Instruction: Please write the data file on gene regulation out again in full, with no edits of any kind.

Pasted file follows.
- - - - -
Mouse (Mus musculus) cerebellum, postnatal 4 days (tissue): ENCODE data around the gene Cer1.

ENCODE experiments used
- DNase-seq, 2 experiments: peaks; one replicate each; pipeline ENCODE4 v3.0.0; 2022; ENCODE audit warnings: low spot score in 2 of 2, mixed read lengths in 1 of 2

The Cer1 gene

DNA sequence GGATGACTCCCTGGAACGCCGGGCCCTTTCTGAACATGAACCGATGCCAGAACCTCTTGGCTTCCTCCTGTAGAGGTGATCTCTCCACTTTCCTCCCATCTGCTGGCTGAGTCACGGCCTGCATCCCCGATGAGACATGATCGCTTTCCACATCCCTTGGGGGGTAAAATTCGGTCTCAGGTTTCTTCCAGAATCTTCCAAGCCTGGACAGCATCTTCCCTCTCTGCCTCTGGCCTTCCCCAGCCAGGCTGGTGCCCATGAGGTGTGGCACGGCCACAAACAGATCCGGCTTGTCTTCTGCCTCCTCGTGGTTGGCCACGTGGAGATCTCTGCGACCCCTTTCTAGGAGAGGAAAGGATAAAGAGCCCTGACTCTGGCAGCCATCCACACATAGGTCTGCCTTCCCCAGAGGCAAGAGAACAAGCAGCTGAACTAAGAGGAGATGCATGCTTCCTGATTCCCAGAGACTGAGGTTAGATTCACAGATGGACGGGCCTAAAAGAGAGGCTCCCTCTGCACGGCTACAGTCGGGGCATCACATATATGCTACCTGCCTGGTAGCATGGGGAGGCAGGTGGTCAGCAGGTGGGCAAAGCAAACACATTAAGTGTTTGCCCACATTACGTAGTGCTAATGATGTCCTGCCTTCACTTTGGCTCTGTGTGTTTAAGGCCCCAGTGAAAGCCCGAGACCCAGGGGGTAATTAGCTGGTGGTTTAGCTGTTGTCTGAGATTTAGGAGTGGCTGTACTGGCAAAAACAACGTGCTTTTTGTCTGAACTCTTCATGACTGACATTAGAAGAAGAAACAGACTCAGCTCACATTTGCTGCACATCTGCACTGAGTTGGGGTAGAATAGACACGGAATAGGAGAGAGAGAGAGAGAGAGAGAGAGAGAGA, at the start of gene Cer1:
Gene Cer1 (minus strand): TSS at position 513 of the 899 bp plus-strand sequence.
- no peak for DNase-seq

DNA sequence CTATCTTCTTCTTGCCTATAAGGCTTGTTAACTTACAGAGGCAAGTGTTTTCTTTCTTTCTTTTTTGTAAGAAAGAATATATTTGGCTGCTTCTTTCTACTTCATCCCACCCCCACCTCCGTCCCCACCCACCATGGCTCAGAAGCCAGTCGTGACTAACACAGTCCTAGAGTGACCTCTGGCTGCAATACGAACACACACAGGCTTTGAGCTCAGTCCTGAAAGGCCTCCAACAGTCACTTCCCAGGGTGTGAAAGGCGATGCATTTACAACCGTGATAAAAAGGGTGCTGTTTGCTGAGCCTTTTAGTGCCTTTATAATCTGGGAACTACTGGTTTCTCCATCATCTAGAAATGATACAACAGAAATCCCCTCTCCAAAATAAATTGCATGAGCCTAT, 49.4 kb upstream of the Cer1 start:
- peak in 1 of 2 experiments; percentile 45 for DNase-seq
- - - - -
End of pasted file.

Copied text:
Mouse (Mus musculus) cerebellum, postnatal 4 days (tissue): ENCODE data around the gene Cer1.

ENCODE experiments used
- DNase-seq, 2 experiments: peaks; one replicate each; pipeline ENCODE4 v3.0.0; 2022; ENCODE audit warnings: low spot score in 2 of 2, mixed read lengths in 1 of 2

The Cer1 gene

DNA sequence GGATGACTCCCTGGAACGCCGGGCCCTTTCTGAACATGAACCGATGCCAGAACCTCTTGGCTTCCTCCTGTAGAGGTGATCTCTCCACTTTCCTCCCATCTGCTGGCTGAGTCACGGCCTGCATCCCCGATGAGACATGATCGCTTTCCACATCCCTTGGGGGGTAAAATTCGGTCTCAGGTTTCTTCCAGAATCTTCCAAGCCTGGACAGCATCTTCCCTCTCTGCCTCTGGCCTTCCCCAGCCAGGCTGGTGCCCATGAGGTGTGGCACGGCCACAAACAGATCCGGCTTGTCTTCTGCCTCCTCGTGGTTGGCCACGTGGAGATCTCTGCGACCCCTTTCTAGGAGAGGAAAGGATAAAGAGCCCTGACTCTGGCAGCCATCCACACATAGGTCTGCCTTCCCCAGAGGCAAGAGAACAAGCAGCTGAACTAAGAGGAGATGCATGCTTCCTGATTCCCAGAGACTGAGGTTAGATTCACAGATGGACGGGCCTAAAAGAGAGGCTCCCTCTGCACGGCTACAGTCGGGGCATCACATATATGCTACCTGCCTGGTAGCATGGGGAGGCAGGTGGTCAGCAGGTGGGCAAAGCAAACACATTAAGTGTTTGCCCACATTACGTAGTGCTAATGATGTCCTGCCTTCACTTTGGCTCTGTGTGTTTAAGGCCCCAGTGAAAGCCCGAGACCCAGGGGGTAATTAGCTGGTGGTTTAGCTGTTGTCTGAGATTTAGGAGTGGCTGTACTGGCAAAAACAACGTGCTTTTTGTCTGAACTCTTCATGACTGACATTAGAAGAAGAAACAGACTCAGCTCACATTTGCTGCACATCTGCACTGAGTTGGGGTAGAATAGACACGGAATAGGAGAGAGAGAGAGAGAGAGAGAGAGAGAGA, at the start of gene Cer1:
Gene Cer1 (minus strand): TSS at position 513 of the 899 bp plus-strand sequence.
- no peak for DNase-seq

DNA sequence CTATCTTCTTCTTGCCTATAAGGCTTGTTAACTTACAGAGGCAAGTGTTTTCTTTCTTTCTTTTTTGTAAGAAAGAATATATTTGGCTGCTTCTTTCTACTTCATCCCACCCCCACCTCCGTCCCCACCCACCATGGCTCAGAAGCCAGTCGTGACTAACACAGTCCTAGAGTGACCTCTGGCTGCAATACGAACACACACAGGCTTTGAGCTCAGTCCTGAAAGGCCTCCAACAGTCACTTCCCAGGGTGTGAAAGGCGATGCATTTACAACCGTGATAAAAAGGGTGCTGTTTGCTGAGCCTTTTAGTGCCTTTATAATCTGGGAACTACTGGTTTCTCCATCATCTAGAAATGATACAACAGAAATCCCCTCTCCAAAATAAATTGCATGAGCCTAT, 49.4 kb upstream of the Cer1 start:
- peak in 1 of 2 experiments; percentile 45 for DNase-seq